Clough Commons, which opened its doors to students in last August, is entering its second semester of service to the student body. In that time, students have come to use it for studying, holding meetings and taking classes.
“The first semester of the building has been as successful as we could have hoped given the large size, heavy usage, and multipurpose nature of the Commons,” said Ameet Doshi, director of User Engagement for the Library, the organization that runs the Clough Commons.
According to Doshi, over 12,000 people visit the Clough Commons each weekday. The Library estimates that over one million visitors have passed through the building since its opening.
“What’s impressive is that, for the first time, we’re seeing academic activity on Fridays, right here in the center of campus since the library closes at 6 p.m. and Clough is open 24 hours,” Doshi said.
Many students use the Clough Commons’ 2,100 “common” study seats. Those seats are spread out between group study rooms, individual desks and open group study areas.
“I really like how [Clough Commons]was built for the students based on how conducive it is to group study,” said Lauren Levinson, a second-year BIO major.
“My favorite part of the CULC is the section of the third floor with the whiteboard tables,” said Ava Bilimoria, a second-year ME major. “They’re really cool.”
Doshi indicated that the Clough Commons has created a more diverse academic experience. By hosting a variety of disciplines in its classrooms, Clough has allowed students of different majors to mingle.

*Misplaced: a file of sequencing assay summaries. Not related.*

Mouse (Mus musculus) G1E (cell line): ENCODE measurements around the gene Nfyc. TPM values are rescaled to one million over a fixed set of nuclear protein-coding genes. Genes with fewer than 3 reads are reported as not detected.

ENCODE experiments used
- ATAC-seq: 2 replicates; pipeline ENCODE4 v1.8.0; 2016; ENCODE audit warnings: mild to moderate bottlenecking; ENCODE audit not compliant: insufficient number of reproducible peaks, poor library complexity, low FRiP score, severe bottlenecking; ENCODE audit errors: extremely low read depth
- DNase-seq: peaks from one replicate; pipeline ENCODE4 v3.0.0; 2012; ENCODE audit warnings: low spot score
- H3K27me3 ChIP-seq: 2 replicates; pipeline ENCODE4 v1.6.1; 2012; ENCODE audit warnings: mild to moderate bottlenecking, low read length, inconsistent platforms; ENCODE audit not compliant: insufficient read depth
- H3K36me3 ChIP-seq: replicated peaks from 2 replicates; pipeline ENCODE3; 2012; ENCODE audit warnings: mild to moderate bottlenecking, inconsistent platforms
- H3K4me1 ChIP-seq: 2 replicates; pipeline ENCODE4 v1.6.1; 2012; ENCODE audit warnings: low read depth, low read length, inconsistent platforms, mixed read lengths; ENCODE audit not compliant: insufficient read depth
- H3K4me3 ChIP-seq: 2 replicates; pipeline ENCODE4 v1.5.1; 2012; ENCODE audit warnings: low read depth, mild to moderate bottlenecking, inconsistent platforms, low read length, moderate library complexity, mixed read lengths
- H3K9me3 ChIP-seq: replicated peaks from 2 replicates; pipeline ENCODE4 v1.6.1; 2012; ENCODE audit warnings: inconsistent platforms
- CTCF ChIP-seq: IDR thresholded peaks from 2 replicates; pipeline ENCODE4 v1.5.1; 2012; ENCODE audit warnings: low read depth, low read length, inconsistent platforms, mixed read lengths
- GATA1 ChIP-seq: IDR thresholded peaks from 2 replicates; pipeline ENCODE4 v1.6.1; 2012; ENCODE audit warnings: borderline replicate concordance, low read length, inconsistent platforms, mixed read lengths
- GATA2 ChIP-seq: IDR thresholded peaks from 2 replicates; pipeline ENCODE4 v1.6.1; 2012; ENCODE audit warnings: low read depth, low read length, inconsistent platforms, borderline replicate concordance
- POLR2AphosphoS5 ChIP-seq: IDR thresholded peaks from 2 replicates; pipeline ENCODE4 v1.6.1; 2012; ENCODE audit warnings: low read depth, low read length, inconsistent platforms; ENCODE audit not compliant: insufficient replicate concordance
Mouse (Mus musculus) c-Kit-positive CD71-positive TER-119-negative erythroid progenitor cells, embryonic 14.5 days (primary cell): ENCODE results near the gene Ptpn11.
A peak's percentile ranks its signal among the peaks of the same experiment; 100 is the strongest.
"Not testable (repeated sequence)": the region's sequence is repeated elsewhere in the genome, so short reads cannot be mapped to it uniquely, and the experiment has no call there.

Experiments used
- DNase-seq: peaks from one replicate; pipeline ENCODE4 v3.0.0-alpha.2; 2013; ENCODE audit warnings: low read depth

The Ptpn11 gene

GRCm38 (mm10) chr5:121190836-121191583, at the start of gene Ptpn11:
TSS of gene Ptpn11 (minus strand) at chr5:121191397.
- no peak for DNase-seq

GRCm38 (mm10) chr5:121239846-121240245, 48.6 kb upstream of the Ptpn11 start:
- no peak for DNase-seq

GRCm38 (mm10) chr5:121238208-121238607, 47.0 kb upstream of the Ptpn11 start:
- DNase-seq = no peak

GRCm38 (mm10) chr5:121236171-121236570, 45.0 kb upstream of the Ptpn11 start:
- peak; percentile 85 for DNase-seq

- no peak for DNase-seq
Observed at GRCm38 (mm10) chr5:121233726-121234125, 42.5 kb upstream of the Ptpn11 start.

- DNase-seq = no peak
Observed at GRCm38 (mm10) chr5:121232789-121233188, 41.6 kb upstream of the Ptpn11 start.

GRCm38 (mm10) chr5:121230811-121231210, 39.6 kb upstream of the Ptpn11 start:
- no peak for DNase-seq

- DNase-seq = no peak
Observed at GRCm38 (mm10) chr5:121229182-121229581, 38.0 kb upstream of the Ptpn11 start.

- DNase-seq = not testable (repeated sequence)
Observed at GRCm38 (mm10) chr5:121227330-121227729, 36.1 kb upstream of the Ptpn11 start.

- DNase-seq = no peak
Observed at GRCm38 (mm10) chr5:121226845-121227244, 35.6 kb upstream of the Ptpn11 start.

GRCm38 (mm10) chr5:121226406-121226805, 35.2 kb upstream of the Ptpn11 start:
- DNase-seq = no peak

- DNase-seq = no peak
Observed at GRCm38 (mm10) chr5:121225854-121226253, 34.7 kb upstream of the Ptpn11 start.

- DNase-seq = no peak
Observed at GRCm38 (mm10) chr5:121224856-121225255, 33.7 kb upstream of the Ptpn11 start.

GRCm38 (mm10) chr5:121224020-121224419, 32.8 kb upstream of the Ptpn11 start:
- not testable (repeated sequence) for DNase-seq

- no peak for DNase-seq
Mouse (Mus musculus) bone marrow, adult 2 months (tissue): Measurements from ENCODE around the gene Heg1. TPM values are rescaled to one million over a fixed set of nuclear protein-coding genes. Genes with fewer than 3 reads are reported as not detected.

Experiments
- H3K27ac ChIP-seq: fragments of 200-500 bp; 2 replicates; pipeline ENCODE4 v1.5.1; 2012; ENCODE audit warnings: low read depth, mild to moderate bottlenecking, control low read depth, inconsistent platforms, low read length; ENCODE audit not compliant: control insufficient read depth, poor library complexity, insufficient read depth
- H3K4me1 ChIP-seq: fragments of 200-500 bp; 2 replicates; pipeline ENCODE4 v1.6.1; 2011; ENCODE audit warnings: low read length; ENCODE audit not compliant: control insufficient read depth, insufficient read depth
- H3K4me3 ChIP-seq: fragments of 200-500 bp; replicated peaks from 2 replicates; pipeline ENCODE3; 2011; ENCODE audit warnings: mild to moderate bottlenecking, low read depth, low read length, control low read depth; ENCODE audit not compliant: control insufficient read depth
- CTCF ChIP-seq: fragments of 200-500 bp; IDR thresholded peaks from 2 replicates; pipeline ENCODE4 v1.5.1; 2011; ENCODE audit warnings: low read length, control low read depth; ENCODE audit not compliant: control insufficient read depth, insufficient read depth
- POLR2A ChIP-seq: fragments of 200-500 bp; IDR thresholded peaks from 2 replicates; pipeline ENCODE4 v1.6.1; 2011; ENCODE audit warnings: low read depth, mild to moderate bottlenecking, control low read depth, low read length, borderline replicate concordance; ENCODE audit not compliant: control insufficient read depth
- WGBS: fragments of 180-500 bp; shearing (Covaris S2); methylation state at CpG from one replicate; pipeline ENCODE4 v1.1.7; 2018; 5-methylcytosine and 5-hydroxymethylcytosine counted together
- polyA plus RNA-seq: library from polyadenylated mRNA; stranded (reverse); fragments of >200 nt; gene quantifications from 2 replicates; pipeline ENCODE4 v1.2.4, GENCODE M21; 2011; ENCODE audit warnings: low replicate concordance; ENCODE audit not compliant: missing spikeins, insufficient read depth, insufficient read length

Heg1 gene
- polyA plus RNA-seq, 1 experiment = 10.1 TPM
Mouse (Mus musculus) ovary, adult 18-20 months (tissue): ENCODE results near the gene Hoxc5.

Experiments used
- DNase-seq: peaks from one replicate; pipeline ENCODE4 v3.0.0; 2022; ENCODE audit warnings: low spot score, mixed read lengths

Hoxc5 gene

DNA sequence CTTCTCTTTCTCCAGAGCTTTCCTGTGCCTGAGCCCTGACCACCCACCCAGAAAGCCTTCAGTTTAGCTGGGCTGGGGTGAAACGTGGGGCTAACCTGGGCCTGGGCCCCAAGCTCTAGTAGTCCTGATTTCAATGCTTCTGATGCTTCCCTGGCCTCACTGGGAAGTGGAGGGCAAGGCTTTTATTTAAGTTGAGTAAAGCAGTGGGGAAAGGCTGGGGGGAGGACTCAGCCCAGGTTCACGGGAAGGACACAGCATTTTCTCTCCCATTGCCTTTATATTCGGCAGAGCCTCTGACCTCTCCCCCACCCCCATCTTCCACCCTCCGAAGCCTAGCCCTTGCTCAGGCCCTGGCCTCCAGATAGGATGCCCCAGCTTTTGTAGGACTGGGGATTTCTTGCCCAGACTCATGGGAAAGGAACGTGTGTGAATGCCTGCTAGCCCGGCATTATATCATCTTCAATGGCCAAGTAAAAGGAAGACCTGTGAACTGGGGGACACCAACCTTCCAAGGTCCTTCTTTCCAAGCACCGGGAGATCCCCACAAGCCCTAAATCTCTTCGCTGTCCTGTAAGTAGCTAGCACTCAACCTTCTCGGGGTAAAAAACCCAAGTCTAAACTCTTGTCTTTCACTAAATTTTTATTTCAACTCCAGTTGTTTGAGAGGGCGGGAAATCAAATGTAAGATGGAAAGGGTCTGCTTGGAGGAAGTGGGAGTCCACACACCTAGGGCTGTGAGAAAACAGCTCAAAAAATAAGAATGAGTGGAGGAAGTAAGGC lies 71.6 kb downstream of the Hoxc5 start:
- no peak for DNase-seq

“Informally, I’ve seen some of these interactions, and it’s starting to create this community of undergraduates at Tech,” Doshi said.
Despite the advantages, the $93 million building does not come without a few annoyances.
“Sometimes when I’m deeply engrossed in my work, the environment of the CULC will suddenly become much more boisterous,” said Luke Buffardi, a first-year CHBE major. “Although I love the aesthetics, sometimes the functionality gets compromised by the incredible versatility of the building.”
Beyond noise complaints, some students feel that the building does not have enough study space for their individual work styles.
“I dislike how there are not enough places for individual work,” Levinson said.
Doshi said these concerns have not gone unnoticed.
“Based on library space utilization data and anecdotal observation during the fall semester, we recognize there is a desire for additional quiet space in the Clough Commons [and] Library complex,” Doshi said.
The Library plans to use resources within the Library itself to address these concerns.
“The upper floors of the Library (such as 3rd floor West) presently offer such [quiet] spaces,” Doshi said.
“We are in the process of developing a long-term plan to create additional quiet study space within the Library facility to anticipate current and future student needs,” Doshi said.
Yet, this isn’t the only improvement that the Library is planning for the Clough Commons.
“The designer of the [Clough Commons] has come and has identified areas where more furniture seems necessary,” Doshi said, in response to the concerns for additional space. “That [additional space] is going to happen.”
“With any new building, there will be issues that need to be continually improved upon, but, given the enormity of the task, the Clough Commons has been quite successful,” Doshi said. “This is due to the constant efforts of hundreds of students, staff and faculty, who have made it their mission that the Clough Commons be a visible success for Tech.”